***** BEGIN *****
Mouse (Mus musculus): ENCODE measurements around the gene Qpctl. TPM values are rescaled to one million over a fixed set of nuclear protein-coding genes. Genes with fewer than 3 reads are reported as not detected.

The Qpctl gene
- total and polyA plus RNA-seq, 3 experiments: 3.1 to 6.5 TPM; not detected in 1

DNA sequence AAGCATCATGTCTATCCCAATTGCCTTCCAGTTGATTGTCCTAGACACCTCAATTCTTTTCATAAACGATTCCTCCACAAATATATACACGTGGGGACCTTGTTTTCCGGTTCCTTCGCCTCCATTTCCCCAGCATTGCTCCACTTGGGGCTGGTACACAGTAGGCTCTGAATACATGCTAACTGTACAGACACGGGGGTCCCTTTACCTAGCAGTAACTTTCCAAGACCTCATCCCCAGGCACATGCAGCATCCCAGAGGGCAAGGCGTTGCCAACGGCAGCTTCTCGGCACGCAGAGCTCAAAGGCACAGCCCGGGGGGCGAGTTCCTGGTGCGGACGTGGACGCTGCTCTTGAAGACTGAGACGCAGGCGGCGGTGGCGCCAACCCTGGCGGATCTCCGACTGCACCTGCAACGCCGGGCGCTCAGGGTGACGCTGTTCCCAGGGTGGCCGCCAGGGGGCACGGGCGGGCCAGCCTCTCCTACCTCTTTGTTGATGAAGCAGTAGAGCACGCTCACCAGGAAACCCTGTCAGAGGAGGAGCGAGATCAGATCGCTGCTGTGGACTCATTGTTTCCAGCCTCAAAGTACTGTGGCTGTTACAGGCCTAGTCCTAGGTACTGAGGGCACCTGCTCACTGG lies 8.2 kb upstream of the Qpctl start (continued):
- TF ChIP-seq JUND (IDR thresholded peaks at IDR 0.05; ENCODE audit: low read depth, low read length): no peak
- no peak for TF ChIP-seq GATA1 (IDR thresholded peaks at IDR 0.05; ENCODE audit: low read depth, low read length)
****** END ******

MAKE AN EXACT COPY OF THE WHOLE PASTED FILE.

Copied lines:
Mouse (Mus musculus): ENCODE measurements around the gene Qpctl. TPM values are rescaled to one million over a fixed set of nuclear protein-coding genes. Genes with fewer than 3 reads are reported as not detected.

The Qpctl gene
- total and polyA plus RNA-seq, 3 experiments: 3.1 to 6.5 TPM; not detected in 1

DNA sequence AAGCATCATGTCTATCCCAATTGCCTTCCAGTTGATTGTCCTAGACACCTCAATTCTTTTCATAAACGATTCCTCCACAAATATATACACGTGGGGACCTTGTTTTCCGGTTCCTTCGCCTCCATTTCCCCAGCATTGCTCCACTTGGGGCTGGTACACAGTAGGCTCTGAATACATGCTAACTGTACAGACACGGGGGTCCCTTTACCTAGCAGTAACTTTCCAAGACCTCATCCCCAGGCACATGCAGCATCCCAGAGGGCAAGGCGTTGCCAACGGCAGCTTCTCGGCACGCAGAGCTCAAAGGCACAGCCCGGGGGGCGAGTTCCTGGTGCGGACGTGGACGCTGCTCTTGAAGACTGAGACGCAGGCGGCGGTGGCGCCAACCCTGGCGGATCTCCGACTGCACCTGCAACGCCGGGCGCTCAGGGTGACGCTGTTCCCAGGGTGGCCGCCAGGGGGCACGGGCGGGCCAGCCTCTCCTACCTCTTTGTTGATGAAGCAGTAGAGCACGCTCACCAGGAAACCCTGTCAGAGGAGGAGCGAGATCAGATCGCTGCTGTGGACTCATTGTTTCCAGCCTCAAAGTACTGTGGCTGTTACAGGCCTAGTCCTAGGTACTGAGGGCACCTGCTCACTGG lies 8.2 kb upstream of the Qpctl start (continued):
- TF ChIP-seq JUND (IDR thresholded peaks at IDR 0.05; ENCODE audit: low read depth, low read length): no peak
- no peak for TF ChIP-seq GATA1 (IDR thresholded peaks at IDR 0.05; ENCODE audit: low read depth, low read length)